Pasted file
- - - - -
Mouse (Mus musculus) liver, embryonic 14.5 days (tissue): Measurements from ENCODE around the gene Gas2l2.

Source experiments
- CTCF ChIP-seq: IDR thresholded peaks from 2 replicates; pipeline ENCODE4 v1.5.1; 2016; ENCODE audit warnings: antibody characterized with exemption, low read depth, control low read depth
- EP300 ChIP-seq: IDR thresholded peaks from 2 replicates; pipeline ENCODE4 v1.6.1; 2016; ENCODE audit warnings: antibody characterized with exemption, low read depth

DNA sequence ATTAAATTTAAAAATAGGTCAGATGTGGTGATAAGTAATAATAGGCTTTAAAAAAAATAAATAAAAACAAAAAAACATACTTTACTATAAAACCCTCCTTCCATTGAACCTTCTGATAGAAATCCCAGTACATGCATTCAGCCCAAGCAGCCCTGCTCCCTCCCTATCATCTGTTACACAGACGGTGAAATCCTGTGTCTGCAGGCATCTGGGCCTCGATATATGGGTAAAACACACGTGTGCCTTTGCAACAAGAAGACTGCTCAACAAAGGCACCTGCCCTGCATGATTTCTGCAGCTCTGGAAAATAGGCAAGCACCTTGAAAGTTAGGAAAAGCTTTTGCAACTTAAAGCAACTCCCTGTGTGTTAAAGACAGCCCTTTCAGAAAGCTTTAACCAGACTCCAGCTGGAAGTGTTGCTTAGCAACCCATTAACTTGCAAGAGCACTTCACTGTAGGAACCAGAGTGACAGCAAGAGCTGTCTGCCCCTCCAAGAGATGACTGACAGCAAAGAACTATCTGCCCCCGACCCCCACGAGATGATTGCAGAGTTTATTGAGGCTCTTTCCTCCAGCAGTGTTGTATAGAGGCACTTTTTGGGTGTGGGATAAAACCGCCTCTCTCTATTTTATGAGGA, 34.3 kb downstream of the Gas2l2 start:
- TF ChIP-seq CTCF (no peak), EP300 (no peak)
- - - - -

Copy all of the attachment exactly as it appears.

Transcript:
Mouse (Mus musculus) liver, embryonic 14.5 days (tissue): Measurements from ENCODE around the gene Gas2l2.

Source experiments
- CTCF ChIP-seq: IDR thresholded peaks from 2 replicates; pipeline ENCODE4 v1.5.1; 2016; ENCODE audit warnings: antibody characterized with exemption, low read depth, control low read depth
- EP300 ChIP-seq: IDR thresholded peaks from 2 replicates; pipeline ENCODE4 v1.6.1; 2016; ENCODE audit warnings: antibody characterized with exemption, low read depth

DNA sequence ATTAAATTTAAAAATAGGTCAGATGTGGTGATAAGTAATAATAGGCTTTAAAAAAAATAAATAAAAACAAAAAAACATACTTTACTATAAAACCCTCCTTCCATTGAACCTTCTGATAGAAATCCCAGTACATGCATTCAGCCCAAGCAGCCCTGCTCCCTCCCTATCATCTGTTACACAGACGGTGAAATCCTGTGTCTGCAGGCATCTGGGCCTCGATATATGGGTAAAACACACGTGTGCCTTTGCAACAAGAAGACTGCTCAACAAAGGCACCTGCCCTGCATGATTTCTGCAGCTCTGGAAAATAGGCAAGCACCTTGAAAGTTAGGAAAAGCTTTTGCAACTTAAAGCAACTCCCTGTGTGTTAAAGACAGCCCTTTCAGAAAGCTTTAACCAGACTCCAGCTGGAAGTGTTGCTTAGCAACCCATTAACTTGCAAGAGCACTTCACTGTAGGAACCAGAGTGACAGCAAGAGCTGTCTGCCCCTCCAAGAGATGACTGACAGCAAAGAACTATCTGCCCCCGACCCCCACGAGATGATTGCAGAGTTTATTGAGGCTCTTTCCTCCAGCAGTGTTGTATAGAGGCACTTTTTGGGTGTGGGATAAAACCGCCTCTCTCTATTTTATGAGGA, 34.3 kb downstream of the Gas2l2 start:
- TF ChIP-seq CTCF (no peak), EP300 (no peak)